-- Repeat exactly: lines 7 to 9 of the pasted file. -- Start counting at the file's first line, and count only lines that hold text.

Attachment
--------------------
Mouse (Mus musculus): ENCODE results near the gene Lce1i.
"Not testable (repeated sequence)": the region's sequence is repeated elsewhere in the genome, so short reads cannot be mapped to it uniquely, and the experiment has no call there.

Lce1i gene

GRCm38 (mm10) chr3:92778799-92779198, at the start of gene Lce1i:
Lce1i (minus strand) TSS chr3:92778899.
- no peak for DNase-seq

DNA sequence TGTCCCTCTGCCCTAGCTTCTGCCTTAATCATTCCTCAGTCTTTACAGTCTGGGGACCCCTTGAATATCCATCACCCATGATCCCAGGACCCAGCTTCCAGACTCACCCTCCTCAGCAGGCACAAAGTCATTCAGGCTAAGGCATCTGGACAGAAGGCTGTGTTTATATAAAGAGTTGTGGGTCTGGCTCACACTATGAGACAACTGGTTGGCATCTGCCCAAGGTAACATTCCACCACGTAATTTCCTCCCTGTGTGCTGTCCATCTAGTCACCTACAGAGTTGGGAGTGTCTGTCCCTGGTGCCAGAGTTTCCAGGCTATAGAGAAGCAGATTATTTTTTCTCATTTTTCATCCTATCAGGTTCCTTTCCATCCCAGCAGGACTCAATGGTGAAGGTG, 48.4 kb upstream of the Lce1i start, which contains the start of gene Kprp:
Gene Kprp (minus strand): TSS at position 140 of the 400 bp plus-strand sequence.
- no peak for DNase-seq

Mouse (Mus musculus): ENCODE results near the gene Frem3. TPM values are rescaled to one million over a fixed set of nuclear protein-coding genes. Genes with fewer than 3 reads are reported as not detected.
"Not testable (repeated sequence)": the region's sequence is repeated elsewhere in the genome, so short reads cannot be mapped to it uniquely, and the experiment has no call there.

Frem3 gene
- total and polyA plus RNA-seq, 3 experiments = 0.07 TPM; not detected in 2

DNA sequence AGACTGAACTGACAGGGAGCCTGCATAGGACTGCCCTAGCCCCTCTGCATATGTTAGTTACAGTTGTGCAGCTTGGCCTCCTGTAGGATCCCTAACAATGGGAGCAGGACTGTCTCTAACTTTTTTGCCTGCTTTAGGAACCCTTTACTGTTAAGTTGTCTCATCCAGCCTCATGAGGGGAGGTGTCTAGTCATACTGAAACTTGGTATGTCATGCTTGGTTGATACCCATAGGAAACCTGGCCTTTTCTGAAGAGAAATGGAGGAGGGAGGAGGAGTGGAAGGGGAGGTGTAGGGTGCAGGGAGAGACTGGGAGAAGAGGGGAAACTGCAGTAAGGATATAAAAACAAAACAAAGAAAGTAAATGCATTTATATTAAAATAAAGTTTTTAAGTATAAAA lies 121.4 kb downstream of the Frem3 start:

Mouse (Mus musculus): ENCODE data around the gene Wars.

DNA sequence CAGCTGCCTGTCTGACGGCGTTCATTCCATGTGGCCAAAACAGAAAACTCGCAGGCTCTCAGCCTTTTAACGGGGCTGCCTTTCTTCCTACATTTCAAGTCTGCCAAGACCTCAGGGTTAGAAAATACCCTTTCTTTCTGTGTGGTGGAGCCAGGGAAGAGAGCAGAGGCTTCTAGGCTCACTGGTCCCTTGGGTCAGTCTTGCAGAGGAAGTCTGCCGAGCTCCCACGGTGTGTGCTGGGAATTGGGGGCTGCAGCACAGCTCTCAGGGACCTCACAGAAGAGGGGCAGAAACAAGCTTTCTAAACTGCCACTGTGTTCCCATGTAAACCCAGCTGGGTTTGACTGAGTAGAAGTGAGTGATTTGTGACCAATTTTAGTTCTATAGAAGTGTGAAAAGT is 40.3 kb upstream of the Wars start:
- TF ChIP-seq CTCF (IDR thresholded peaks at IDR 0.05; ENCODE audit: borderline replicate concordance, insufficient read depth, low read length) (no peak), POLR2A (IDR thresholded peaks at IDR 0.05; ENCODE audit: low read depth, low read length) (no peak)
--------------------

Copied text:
DNA sequence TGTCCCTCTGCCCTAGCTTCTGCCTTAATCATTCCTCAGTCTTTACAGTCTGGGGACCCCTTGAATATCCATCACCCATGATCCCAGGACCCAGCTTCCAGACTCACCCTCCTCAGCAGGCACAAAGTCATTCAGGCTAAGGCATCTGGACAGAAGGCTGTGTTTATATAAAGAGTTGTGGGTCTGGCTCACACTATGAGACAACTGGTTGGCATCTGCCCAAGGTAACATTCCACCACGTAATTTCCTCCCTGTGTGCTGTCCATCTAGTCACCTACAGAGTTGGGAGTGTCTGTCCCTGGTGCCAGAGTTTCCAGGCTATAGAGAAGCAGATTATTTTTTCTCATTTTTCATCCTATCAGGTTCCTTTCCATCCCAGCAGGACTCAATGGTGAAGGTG, 48.4 kb upstream of the Lce1i start, which contains the start of gene Kprp:
Gene Kprp (minus strand): TSS at position 140 of the 400 bp plus-strand sequence.
- no peak for DNase-seq